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Friday, October 31, 2014

My friend slid into the seat next to me.
"I'm out of money," she said. "It's been a year and I'm still not working."
"Let me see your resume," I offered. She pushed it over.
"There's nothing wrong with you."
"Well, that's kind." She started laughing.
"So I don't understand why you're not working."
And as she started to talk, I learned why.
"My daughter is still with that guy, up in New York," she said.
"Oh no. Not that bad guy."
"Yes. He's in prison. And she won't come home."
"Did she have kids with him or something?" I asked.
"No!"
"That is crazy," responded. And thought, If there is nothing tying her to this criminal, why is she running to be with him?
My friend sat back in the chair.
"You look tired," I said.
"I am."
"You worry about her a lot."
And then I said, "Are you holding yourself back as a way of saving her?"
Her jaw fell a little and her eyes went open, wide. She started crying. I felt bad for her but it was like I was frozen to my seat, and only my mouth would work.
"You were so full of joy when we talked about your business last year. But you won't give yourself permission to do it, unless she comes home first so you can help her."
"Yes," she quietly said. "That's right."
"You have a silent contract with your daughter," I said. "You save her and then you get to live."
"I worked so hard to save her from the neighborhood," she said. "I got her scholarships, I put her in a good school, I took out student loans for her. I did everything..."
Her voice trailed off and I knew she was thinking to end that sentence "...so that she wouldn't end up like me at her age."
"You aren't helping her by doing this," I said. "You're making it even worse."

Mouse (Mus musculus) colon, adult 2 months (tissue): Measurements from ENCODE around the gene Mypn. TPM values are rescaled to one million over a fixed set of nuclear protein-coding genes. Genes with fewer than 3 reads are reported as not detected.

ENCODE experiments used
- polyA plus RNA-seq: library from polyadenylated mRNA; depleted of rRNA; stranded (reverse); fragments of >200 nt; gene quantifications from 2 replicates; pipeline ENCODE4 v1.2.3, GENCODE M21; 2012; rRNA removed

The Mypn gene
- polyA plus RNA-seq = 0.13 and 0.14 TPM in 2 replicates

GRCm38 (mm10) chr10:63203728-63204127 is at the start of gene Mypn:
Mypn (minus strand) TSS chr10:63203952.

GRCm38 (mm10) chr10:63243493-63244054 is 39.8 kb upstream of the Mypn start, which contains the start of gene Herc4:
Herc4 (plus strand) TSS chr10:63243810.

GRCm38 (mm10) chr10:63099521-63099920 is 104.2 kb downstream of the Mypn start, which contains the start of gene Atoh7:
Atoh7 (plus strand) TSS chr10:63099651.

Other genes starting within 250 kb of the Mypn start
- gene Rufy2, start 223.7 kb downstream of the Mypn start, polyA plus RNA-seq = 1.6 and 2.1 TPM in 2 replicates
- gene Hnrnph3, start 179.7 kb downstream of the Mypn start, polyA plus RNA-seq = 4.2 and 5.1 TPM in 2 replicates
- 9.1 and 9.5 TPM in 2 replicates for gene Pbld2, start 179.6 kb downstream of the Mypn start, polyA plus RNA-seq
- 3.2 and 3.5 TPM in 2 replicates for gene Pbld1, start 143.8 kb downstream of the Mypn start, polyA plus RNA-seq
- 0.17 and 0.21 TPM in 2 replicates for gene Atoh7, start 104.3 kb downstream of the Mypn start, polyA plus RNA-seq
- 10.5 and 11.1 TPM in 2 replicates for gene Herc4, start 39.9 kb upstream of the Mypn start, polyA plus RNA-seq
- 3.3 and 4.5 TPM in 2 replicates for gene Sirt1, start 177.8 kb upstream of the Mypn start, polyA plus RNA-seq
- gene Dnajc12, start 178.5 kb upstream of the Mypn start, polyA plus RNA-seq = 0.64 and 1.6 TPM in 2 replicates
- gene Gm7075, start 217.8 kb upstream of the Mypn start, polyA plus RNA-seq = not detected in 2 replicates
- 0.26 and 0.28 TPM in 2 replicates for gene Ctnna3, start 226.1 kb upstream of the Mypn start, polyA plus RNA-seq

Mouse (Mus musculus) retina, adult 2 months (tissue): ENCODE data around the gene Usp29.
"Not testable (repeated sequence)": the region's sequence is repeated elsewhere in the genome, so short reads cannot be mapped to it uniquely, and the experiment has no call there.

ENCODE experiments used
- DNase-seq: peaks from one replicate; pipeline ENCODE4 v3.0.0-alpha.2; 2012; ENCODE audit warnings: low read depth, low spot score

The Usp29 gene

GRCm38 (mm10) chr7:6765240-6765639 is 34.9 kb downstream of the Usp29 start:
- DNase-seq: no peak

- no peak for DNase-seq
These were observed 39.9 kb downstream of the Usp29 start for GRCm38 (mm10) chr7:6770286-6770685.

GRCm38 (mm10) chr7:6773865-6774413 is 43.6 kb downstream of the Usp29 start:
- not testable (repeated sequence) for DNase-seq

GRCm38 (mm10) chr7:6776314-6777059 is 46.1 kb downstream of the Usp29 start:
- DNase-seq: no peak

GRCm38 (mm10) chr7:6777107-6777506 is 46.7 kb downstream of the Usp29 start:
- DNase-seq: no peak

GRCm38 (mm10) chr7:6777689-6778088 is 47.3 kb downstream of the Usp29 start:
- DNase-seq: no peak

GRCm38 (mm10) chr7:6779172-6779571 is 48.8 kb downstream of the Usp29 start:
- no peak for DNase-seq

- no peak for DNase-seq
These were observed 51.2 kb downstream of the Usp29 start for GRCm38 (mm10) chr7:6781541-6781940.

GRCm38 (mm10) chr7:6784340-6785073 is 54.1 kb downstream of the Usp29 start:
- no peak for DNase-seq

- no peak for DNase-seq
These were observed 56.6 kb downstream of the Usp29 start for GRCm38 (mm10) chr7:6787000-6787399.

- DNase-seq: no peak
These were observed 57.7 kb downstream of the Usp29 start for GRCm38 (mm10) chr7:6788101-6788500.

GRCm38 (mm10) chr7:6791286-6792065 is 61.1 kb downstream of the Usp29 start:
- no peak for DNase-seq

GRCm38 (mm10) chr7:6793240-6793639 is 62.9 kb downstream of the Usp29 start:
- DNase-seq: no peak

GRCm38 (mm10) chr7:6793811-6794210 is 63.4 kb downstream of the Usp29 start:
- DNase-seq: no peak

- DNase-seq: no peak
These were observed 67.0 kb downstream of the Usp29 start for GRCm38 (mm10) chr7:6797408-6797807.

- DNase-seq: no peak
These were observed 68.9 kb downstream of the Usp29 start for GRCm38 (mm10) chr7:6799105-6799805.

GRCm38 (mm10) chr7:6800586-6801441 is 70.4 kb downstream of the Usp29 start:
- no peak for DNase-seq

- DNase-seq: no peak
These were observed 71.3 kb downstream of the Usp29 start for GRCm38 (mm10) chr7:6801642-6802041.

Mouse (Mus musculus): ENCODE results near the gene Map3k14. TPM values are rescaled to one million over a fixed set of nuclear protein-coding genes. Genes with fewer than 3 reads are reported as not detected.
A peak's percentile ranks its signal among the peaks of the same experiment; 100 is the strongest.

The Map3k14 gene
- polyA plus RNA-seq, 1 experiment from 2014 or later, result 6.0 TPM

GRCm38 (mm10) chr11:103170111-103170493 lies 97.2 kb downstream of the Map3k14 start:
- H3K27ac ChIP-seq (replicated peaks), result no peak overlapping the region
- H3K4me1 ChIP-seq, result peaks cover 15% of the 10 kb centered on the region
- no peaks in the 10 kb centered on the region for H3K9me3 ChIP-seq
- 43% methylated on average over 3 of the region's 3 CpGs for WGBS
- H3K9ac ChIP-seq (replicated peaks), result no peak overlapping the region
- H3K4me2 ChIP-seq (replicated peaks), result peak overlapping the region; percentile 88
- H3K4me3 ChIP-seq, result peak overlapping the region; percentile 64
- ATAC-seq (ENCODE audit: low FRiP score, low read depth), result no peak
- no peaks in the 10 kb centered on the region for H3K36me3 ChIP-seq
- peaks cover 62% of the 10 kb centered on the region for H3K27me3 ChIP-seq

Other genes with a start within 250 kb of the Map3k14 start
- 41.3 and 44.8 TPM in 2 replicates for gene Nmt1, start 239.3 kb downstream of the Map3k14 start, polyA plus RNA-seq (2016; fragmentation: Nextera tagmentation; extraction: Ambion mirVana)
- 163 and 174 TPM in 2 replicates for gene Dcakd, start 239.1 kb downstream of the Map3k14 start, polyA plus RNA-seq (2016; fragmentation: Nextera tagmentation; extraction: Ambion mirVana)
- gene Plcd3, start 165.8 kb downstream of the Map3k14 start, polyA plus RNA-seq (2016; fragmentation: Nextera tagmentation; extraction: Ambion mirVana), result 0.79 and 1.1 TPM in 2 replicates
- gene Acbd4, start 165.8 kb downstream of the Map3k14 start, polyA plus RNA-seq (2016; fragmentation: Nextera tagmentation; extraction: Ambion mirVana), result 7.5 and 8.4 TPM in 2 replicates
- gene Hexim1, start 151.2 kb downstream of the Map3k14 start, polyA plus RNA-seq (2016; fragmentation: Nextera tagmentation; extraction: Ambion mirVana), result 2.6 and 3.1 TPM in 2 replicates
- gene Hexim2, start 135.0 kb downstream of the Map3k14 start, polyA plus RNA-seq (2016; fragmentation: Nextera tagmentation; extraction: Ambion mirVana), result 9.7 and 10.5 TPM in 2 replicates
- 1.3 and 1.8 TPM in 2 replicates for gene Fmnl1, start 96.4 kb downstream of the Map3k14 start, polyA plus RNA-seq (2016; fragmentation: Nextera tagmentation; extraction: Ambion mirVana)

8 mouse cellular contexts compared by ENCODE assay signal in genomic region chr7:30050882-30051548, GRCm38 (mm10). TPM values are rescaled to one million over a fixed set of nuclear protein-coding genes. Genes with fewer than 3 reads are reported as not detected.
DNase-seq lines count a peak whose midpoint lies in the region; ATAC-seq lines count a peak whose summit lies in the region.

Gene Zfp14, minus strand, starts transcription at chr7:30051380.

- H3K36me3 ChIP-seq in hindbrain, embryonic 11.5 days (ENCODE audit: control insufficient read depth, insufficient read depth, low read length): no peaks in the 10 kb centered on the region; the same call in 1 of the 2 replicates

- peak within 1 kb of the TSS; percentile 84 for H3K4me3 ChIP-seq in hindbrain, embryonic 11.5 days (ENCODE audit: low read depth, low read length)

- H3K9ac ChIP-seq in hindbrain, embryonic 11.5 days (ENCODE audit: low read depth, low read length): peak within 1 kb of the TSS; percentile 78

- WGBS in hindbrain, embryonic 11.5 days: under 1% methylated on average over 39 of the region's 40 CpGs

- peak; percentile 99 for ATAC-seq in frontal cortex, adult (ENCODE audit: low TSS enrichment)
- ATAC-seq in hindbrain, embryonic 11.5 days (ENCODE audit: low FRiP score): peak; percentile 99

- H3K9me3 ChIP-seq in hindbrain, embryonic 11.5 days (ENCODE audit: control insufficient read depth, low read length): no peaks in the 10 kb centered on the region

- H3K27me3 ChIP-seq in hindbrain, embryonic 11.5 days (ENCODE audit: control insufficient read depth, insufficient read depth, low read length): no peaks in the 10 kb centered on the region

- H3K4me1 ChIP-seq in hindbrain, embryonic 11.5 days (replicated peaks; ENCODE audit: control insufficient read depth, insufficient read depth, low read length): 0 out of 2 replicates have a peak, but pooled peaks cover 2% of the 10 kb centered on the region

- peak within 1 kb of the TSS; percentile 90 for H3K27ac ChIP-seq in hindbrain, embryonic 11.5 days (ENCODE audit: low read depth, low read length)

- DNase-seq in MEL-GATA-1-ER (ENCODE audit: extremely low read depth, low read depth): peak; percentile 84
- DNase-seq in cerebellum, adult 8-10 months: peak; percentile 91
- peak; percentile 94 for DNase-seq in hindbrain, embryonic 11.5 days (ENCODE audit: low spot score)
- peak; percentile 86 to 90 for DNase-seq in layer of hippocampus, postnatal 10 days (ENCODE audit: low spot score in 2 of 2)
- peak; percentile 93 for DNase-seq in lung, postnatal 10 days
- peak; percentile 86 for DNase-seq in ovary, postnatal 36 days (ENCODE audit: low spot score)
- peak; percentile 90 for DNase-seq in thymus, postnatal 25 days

"I know it. I feel what you are saying."
I could feel my heart breaking. I knew exactly what she was feeling because I had felt the same way a million times, myself.
I remember that I was very close to my mother, as a child. I could sense that she led an unhappy existence. And I'd reassure her, "I'll never leave you, Mommy. Don't worry I'll take care of you all my life."
When I met my husband it was horrible. It was the most natural and normal thing in the world for a young woman to get married. But I felt like a betrayer of the person I always had loved most in the world.
Of course I did get married, and had children. Then somehow the guilt was transferred onto the family. I couldn't live my life, it seemed - couldn't take a single step forward - unless every aspect of their minds and bodies was 100% kosher.
My career - never a job for me, but a calling - always waited until late at night when they were sleeping, or early morning when my husband was doing a jog. It was unquestioned that my feelings and needs not only came last, but were literally mortgaged to the well-being of everybody else in my orbit.
So I understood my friend's feelings well. So well in fact that my throat choked up and I teared for her, with her. I was in her brain, and it hurt to see how messed up she was.
Because my friend had no more money left.
"I want to tell you something," I said. I felt scared inside. I hadn't seen her for so long, was I entitled to give so much advice?
"Yeah." She seemed to want to hear it, but maybe she didn't. And there was no good way to let this out.
"Your emotional strategy is only making things worse."
"What do you mean?"
"On some cosmic level, your daughter senses that you are holding on to her, hovering around, and interfering with her journey toward freedom. As long as you do that, she's gonna keep doing stupid things." Self-destructive, I was thinking.
"And you don't need to look for yet another routine job. It doesn't just take up your time, it takes the energy and joy right out of your life." A substitute for your runaway daughter, I thought.
"You're right," she said, shifting around in her seat. "You said it." It was funny, she looked so happy right then. Her eyes were dancing.
"The best thing you can do is pursue your business," I said. "You love it and the people love you. You know what you are doing."
I had to say it again. I was talking to her, but I was also talking to myself.
"Just get out of your own way. The debt is over, the past is gone. Let yourself succeed already!"
We chit-chatted a little more, but it was nonsense and we both knew it. The business of the day was done. We got up and paid the bill and walked out of there.
And I knew that I would never see her again.